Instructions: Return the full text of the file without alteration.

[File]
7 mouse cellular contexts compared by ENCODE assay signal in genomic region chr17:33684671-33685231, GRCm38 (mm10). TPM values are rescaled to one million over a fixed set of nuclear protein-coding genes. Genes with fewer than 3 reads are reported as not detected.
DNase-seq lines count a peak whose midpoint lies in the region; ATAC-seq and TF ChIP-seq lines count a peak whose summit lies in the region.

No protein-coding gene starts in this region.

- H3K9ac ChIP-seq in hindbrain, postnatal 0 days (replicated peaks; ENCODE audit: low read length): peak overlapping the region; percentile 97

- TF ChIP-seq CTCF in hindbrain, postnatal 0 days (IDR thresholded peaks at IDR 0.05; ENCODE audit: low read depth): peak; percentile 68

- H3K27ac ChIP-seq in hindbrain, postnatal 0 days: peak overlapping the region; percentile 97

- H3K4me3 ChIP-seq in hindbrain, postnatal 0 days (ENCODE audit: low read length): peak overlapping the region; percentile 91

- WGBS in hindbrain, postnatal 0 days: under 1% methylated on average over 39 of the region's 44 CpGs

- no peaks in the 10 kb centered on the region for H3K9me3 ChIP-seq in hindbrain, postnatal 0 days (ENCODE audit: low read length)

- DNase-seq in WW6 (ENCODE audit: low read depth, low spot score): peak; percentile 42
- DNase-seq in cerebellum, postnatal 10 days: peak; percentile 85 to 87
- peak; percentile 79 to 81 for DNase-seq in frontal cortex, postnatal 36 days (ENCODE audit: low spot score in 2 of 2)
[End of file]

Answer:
7 mouse cellular contexts compared by ENCODE assay signal in genomic region chr17:33684671-33685231, GRCm38 (mm10). TPM values are rescaled to one million over a fixed set of nuclear protein-coding genes. Genes with fewer than 3 reads are reported as not detected.
DNase-seq lines count a peak whose midpoint lies in the region; ATAC-seq and TF ChIP-seq lines count a peak whose summit lies in the region.

No protein-coding gene starts in this region.

- H3K9ac ChIP-seq in hindbrain, postnatal 0 days (replicated peaks; ENCODE audit: low read length): peak overlapping the region; percentile 97

- TF ChIP-seq CTCF in hindbrain, postnatal 0 days (IDR thresholded peaks at IDR 0.05; ENCODE audit: low read depth): peak; percentile 68

- H3K27ac ChIP-seq in hindbrain, postnatal 0 days: peak overlapping the region; percentile 97

- H3K4me3 ChIP-seq in hindbrain, postnatal 0 days (ENCODE audit: low read length): peak overlapping the region; percentile 91

- WGBS in hindbrain, postnatal 0 days: under 1% methylated on average over 39 of the region's 44 CpGs

- no peaks in the 10 kb centered on the region for H3K9me3 ChIP-seq in hindbrain, postnatal 0 days (ENCODE audit: low read length)

- DNase-seq in WW6 (ENCODE audit: low read depth, low spot score): peak; percentile 42
- DNase-seq in cerebellum, postnatal 10 days: peak; percentile 85 to 87
- peak; percentile 79 to 81 for DNase-seq in frontal cortex, postnatal 36 days (ENCODE audit: low spot score in 2 of 2)